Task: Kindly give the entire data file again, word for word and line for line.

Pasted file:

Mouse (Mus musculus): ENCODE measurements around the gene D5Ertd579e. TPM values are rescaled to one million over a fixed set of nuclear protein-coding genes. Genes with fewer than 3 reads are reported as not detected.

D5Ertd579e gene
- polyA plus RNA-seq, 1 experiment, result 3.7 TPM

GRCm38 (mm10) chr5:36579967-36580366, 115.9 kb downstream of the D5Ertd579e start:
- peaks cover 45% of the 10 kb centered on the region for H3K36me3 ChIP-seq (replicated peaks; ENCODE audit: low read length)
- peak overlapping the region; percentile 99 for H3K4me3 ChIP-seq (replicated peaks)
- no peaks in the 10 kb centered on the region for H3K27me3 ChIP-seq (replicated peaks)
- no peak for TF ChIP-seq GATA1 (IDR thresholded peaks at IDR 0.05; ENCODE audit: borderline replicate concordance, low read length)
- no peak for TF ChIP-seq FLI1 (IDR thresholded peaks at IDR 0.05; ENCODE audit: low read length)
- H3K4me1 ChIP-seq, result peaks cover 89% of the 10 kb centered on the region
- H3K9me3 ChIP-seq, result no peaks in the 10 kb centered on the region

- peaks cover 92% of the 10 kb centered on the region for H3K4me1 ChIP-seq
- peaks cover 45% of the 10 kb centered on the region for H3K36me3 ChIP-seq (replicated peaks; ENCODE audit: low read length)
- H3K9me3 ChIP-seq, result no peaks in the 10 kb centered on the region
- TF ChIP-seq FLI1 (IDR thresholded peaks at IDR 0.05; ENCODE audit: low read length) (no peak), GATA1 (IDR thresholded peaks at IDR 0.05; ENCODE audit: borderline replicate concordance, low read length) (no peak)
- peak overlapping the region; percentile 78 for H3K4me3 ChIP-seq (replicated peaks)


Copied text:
Mouse (Mus musculus): ENCODE measurements around the gene D5Ertd579e. TPM values are rescaled to one million over a fixed set of nuclear protein-coding genes. Genes with fewer than 3 reads are reported as not detected.

D5Ertd579e gene
- polyA plus RNA-seq, 1 experiment, result 3.7 TPM

GRCm38 (mm10) chr5:36579967-36580366, 115.9 kb downstream of the D5Ertd579e start:
- peaks cover 45% of the 10 kb centered on the region for H3K36me3 ChIP-seq (replicated peaks; ENCODE audit: low read length)
- peak overlapping the region; percentile 99 for H3K4me3 ChIP-seq (replicated peaks)
- no peaks in the 10 kb centered on the region for H3K27me3 ChIP-seq (replicated peaks)
- no peak for TF ChIP-seq GATA1 (IDR thresholded peaks at IDR 0.05; ENCODE audit: borderline replicate concordance, low read length)
- no peak for TF ChIP-seq FLI1 (IDR thresholded peaks at IDR 0.05; ENCODE audit: low read length)
- H3K4me1 ChIP-seq, result peaks cover 89% of the 10 kb centered on the region
- H3K9me3 ChIP-seq, result no peaks in the 10 kb centered on the region

- peaks cover 92% of the 10 kb centered on the region for H3K4me1 ChIP-seq
- peaks cover 45% of the 10 kb centered on the region for H3K36me3 ChIP-seq (replicated peaks; ENCODE audit: low read length)
- H3K9me3 ChIP-seq, result no peaks in the 10 kb centered on the region
- TF ChIP-seq FLI1 (IDR thresholded peaks at IDR 0.05; ENCODE audit: low read length) (no peak), GATA1 (IDR thresholded peaks at IDR 0.05; ENCODE audit: borderline replicate concordance, low read length) (no peak)
- peak overlapping the region; percentile 78 for H3K4me3 ChIP-seq (replicated peaks)